The idea of effective balance is also pointed out by Angela Mahoney of Keystone Ridge Designs, which manufactures various outdoor furnishings, including bollards. She says such furnishings, for example, are “just one piece of an overall strategy in defining a space and establishing a safe and functional perimeter on an educational campus. School planners know best what areas need to be restricted and how traffic needs to be managed. Strategic placement of bollards helps to reach those goals and control the use of an area. Beyond that, you need to consider how to create a cohesive visual appearance. By installing bollards along with coordinating products such as benches, bike racks, trash cans and table sets, you are able to both define the function of a public space while allowing the bollards to aesthetically complement the other furnishings.”
PHOTO COURTESY OF JEFF OZVOLD
Mahoney adds: “Even if you think it is just a simple steel post, bollards and other site furnishings are often installed right at entrances to main buildings, parking lots and athletic fields, and you want to be sure that you are putting your best face forward to all students and visitors.”
Envisioning a system of fencing and outdoor furnishings that helps an educational institution to achieve certain goals is one thing. Getting there is another. And as Barry Willingham, vice president, Security & Specified Products for Ameristar Fence Products, points out, an informed process includes asking plenty of questions, including seemingly basic ones like: exactly why is a fence needed — to indicate a boundary, to enhance a landscape, to provide security or some combination of these?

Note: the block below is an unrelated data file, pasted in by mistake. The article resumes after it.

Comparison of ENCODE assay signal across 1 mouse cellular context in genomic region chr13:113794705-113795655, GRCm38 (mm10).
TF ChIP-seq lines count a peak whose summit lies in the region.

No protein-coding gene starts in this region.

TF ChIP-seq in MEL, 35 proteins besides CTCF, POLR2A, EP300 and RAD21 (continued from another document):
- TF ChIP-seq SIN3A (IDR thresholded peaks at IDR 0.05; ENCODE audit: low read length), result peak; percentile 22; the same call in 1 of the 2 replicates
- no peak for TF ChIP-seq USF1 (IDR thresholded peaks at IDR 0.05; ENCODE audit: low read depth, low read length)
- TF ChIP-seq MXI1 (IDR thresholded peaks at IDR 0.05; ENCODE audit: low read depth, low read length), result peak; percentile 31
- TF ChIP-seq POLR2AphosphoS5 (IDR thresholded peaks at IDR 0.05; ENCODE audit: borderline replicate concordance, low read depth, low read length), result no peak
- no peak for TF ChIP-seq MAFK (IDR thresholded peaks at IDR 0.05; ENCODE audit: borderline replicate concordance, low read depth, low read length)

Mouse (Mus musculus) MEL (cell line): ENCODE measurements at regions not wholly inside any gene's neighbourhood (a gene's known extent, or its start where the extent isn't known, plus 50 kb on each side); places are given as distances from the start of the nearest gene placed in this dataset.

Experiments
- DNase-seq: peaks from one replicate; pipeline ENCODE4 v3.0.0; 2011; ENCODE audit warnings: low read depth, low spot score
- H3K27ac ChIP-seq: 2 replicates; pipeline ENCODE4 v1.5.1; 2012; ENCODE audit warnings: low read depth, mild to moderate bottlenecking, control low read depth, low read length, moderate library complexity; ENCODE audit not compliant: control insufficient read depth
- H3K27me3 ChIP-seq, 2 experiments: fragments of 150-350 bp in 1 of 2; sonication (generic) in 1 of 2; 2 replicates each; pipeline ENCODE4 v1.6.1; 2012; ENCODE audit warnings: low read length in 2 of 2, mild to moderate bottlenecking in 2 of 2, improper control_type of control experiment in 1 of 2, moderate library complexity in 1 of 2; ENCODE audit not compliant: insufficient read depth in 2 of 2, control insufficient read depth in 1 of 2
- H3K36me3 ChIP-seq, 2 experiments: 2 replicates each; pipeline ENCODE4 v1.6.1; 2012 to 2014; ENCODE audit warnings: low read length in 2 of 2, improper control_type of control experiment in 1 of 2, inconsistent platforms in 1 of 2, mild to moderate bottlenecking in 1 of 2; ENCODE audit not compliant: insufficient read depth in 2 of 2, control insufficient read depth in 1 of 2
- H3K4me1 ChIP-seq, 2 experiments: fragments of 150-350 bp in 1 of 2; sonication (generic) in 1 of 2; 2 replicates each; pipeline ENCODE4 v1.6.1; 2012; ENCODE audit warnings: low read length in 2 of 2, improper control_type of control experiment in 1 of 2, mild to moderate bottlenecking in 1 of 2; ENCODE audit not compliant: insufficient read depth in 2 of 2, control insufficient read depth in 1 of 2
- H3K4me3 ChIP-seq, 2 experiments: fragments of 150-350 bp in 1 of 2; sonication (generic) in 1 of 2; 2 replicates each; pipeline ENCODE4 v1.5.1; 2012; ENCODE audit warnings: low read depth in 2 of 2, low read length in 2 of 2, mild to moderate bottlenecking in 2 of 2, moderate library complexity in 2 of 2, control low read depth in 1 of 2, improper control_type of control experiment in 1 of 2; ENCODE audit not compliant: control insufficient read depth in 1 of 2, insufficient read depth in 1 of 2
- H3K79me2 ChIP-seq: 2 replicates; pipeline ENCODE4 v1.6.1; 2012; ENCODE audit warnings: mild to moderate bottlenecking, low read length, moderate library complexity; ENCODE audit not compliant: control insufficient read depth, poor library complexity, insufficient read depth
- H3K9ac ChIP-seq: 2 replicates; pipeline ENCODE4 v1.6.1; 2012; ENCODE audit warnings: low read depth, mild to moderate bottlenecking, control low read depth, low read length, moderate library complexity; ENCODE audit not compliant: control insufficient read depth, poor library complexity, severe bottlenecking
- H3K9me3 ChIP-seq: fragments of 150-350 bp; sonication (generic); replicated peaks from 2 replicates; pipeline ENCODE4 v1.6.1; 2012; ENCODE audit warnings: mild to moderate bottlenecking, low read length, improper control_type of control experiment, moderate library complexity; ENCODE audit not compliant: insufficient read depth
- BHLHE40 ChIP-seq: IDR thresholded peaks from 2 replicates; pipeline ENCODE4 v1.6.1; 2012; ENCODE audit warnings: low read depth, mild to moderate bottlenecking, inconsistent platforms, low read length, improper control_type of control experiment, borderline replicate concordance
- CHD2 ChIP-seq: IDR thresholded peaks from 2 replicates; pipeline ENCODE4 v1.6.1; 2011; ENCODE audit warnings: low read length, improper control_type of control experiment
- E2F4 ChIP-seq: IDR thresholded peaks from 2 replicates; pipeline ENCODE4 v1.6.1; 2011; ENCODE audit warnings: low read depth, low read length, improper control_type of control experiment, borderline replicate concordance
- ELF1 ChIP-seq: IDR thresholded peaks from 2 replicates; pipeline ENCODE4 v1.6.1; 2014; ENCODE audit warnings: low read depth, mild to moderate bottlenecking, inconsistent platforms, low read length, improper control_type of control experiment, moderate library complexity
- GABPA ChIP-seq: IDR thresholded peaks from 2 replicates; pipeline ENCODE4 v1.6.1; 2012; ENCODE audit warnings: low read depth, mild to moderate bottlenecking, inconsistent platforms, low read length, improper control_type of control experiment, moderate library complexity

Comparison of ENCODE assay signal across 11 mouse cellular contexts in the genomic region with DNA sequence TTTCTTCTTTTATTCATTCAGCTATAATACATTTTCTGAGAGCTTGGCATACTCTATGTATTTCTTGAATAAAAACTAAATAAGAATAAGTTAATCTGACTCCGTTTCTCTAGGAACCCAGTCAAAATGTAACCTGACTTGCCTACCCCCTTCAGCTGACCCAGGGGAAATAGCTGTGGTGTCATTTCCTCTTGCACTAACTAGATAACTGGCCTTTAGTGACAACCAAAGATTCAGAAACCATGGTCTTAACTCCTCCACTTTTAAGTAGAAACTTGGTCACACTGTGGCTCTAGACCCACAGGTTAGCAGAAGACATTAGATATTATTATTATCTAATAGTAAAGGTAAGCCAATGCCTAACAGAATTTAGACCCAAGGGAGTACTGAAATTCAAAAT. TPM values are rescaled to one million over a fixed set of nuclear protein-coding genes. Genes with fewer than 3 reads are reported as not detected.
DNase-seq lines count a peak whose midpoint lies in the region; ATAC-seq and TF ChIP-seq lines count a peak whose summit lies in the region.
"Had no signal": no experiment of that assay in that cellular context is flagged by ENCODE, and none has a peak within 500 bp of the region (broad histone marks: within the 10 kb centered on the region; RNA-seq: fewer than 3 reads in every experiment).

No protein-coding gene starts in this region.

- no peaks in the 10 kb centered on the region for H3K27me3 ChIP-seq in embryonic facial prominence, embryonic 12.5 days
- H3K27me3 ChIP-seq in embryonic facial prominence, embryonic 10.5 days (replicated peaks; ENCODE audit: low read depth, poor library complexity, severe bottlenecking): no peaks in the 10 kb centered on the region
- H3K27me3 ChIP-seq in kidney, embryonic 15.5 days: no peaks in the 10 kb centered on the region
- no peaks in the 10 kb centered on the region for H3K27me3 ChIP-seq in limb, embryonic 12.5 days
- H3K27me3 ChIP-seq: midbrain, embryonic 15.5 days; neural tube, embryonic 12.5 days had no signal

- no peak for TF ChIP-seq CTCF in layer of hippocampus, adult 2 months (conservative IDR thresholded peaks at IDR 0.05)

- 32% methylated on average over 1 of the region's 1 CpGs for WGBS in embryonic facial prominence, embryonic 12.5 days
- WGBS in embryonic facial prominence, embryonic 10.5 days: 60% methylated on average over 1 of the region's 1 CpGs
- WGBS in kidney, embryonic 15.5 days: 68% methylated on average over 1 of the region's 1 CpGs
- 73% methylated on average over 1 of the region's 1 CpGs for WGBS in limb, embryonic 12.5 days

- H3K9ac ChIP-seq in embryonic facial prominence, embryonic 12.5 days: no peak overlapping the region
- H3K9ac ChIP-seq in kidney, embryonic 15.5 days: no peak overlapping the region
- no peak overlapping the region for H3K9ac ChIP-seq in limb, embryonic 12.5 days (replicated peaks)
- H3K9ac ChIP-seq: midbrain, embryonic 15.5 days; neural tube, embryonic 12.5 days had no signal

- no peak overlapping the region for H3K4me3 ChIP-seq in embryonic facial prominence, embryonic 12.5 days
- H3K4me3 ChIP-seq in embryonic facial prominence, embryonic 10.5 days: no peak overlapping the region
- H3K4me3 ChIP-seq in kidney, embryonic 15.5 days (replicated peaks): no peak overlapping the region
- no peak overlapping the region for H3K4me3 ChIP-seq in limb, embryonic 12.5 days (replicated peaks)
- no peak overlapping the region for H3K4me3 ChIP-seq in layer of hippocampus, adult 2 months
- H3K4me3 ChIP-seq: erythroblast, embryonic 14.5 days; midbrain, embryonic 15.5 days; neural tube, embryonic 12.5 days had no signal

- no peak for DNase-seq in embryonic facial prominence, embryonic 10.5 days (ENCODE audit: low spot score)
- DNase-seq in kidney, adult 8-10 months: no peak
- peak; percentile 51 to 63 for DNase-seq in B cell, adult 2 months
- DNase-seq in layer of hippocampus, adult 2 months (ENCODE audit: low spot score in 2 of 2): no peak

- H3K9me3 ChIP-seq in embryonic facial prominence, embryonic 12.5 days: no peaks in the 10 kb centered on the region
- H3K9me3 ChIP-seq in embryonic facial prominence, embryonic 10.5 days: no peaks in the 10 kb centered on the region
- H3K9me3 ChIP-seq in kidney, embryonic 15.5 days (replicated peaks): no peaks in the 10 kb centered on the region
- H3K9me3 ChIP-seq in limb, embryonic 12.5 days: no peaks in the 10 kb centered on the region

PHOTO COURTESY OF KEYSTONE RIDGE DESIGNS
With answers to such fundamental questions, decision-makers can turn to fencing materials. Take a common choice, for example, such as ornamental steel. Willingham explains that intensified concerns about security, along with performance and local codes that have become more stringent in recent years, combine to call for more robust material. In his view, that means a factory-finished fence with a base of galvanized steel under a powder coating. The material is more durable than traditional wrought iron fencing, more robust and secure than a chain link fence, he argues, and minimizes rusting and problems with paint deterioration. Willingham endorses such galvanized, powder-coated materials that come with documentation of independent testing of its durability.
Taking the time and making the effort is worth it. After all, you can expect to spend about 20 percent of the fence’s original cost to repaint it over its life, says Willingham.
So, in the near- and longer term, taking an informed approach to fencing makes sense on many levels. That being said, such structures should be seen as part of a larger context — about how a campus functions and protects. As Willingham adds, “Fences don’t cure all things. They are a key part of a security platform — but they are only one key element.”
A Few Ideas About Campus Fencing Solutions
Take a layered approach. That approach includes protocols and zoning, among other features, and the training to make it work effectively.
Be consistent. Set and keep a standard based on areas of your campus or possible scenarios, says Duke University’s Mark Hough. Setting a clear standard now means fewer question marks later.
Remember that many of the areas that most need fencing and outdoor furnishings are among the most visible on a campus, trafficked and encountered by thousands each day. So that balance of function of aesthetics is important. As Keystone Design’s Angela Mahoney says, put your “best face forward.”
This article originally appeared in the October 2014 issue of College Planning & Management.